Startup Centers

Paul Graham recently wrote a couple of thought-provoking essays on the social and economic conditions that are most conducive to the formation of startup companies, How to Be Silicon Valley and Why Startups Condense in America.

Paul had sent one version of these essays to me for comment before publication, but unfortunately, I wasn’t able to send in a response in time to be useful. However, Paul also sent me a followup question in email, for which our research group just happens to have some good answers. Paul wrote: “In your opinion, which US cities are the biggest startup centers after Silicon Valley and Boston? Fred Wilson is trying to convince me NYC is no 3, and I just can’t believe it. Surely Austin and Seattle have more startups, no?”

Paul is right, according to Roger Magoulas, the head of O’Reilly Research. The San Francisco Bay Area (including Silicon Valley) is #1, followed by Boston at #2, Seattle/Tacoma at #3, and New York at #4. Paul’s wrong about Austin, though. It’s at #7, behind Washington D.C. and San Diego. Portland, Chicago, and Los Angeles round out the top ten. Here’s Roger’s graph showing the relative concentration of tech startups, based on online job listings.


As noted in previous blog posts, the O’Reilly Research data mart includes over fifty-one million job postings acquired through a data sharing agreement with SimplyHired. (See MySQL and the Database Job Market for another example of analysis based on this data.) Roger and his chief analyst, Ben Lorica, took a look at online job postings from January to May 2006. We used a de-duped subset of approximately 2.1 million job listings with reliable geo data for this study.

Roger describes the methodology as follows: “Start-ups were identified using regular expressions to match variants of ‘start up’ in the job posts. The data includes a small percentage of job posting that are not start-ups, [but] key phrase analysis showed less than .4% of start-up jobs were likely misidentified. We assume errors are randomly distributed in the data. Manual review of random sample passed the ‘smell test’, i.e., the job postings were for self-defined start-ups, based on job posting content and web site lookup. The methodology will miss start-ups that don’t self-identify themselves as start-ups in their job postings.”

Roger noted a couple of caveats:

  1. “Companies posting jobs on-line are past the ‘hire all your friends’ stage; our analysis covers [only] these more established and better funded start-ups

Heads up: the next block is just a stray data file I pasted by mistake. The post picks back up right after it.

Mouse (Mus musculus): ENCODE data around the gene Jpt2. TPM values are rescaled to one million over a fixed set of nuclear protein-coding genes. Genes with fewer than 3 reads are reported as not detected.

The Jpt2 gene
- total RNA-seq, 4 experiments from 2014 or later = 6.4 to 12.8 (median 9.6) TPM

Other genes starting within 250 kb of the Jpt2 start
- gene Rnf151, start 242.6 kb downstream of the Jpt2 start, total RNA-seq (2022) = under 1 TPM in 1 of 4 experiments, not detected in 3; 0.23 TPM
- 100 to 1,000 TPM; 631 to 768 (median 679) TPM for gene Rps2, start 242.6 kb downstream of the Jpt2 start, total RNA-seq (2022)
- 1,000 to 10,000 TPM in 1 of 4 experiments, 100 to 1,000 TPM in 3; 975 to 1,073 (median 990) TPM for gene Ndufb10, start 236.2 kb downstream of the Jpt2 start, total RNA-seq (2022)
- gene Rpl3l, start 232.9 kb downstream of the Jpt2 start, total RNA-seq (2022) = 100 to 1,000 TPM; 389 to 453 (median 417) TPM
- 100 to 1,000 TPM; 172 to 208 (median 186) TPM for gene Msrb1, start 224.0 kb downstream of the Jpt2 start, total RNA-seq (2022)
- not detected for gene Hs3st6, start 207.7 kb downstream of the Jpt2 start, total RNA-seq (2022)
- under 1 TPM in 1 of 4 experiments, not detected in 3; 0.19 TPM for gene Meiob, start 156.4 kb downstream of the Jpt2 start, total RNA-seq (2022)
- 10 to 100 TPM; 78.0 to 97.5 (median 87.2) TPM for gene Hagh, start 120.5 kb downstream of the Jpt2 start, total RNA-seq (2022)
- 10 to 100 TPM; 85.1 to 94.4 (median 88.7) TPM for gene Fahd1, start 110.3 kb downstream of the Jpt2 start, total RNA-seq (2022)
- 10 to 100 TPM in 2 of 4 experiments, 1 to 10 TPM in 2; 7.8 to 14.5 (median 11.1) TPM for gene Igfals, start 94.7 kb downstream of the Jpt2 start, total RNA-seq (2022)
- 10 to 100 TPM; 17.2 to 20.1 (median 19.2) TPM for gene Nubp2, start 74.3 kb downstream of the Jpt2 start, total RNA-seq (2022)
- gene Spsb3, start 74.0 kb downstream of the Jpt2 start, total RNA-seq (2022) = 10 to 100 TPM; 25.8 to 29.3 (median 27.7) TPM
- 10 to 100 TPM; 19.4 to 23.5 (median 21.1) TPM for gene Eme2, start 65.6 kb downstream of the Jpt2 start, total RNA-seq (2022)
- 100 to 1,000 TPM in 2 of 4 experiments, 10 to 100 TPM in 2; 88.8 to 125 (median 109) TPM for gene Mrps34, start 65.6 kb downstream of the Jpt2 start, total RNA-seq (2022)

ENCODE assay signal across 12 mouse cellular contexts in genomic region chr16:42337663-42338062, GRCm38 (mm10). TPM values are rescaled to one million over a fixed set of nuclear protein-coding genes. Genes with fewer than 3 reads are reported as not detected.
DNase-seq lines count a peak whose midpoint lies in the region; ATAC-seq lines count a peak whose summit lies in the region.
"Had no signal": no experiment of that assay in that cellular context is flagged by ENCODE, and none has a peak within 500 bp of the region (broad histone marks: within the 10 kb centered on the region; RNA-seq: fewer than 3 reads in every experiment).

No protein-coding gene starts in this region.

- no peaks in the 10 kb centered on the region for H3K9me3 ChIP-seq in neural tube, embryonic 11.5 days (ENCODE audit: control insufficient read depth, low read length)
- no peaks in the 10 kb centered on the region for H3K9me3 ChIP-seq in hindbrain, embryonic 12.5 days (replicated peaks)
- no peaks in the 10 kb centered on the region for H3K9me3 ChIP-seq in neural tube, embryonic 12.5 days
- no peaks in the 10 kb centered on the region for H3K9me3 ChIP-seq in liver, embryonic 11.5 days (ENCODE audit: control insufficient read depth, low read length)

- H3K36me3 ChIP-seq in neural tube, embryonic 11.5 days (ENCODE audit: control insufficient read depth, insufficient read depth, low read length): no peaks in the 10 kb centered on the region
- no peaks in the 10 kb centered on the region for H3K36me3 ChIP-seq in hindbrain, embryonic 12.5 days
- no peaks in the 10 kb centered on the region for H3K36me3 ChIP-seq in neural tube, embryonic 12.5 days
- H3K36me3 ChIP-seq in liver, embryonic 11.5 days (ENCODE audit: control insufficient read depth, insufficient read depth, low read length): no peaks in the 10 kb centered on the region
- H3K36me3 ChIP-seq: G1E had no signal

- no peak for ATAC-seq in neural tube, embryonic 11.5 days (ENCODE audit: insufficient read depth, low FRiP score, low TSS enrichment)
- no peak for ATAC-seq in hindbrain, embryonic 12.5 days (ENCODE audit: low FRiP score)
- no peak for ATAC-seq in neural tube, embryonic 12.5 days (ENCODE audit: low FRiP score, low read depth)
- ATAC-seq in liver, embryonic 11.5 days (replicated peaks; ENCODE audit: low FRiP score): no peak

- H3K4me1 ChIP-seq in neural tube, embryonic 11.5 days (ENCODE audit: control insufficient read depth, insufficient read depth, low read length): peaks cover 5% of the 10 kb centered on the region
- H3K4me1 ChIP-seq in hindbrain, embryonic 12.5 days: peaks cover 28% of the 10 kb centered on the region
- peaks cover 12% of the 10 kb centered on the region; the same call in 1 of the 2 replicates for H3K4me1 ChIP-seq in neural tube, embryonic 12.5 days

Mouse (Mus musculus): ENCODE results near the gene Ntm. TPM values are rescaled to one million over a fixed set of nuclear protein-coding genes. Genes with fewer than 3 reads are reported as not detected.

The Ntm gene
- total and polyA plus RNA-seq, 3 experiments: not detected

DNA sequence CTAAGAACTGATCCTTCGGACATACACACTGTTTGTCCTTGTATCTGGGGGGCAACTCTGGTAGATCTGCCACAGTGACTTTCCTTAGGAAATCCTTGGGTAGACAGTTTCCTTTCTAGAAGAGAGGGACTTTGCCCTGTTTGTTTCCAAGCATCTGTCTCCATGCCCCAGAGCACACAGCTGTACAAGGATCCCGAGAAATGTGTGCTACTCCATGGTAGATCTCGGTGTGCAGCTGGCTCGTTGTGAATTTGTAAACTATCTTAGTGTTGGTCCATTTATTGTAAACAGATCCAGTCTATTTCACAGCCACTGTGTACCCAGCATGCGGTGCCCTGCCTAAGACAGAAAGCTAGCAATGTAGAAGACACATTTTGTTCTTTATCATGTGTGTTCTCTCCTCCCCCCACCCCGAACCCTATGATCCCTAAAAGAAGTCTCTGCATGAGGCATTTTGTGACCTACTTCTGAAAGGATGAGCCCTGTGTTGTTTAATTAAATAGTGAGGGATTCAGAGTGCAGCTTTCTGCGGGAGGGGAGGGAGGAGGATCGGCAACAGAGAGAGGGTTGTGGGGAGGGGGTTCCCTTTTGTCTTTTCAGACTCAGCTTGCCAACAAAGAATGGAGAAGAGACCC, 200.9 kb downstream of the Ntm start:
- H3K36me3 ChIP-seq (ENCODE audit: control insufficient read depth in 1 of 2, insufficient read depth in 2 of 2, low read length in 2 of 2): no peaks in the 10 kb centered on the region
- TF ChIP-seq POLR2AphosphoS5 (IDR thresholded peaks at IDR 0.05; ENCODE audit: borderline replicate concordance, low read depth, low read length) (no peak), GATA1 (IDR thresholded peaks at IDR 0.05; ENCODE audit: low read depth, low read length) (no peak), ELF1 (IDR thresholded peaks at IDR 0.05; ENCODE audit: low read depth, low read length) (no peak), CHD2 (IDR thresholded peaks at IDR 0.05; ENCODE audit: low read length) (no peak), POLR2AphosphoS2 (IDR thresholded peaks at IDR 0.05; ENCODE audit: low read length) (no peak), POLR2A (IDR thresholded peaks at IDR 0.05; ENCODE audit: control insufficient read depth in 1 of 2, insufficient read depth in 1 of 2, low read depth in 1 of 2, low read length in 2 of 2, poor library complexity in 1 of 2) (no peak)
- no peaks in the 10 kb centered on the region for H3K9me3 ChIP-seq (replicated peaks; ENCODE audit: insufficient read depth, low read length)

2. Some large metro areas appear underrepresented in the geotagged jobs data. For example, Craigslist, one of the more reliable sources of geotagged job data, has primary sites in the following citites: San Francisco Bay Area, New York City, Boston, Seattle, San Diego, Portland, Chicago, Denver, Los Angeles, Washington DC. Dallas and Houston, the #5 and #7 metro areas in the US show few jobs on CraigsList..
  3. We performed two roll-ups, one exclusively for technical positions, the other excluding roles not deemed start-up appropriate, e.g., government, education, non-profit, retail. The exclusively technical jobs subset excludes 12.5% of all start-ups in the study. The inappropriate job role subset excludes 9% of all start-ups in the study.”

Roger concluded: “One can quibble with aspects of our methodology, but I believe it fairly represents start-up hiring activity by region and that our methodology doesn’t introduce any biases not already inherent in the underlying data. Ranks and scale are mostly reliable, i.e., San Francisco and Boston have more start-up job hiring activity than Seattle or New York City; Denver and Boulder results are close enough to Austin that they are equivalent.”

Here’s the graph for the second roll-up, which includes non-technical jobs:


To me, this graph suggests a fourth caveat. It seems to me unlikely that San Francisco has a higher rate of small business creation overall than New York, so my guess is that there is significant bias in the non-technical jobs study due to language. Far fewer companies outside of tech may refer to a new business as a “startup.” (That is, no one refers to a “start up dry cleaning business.”)

Finally, Roger and Ben also provided a graph showing what share of all jobs in each metro area were start-ups. He wrote: “Now we see that San Francisco, Boston, Austin and Seattle have the highest share of start-up on-line job postings.” So based on share of job postings, Austin makes the #3 spot. So it looks like Paul can win his bet with Fred using either Seattle or Austin after all! Here’s that final graph: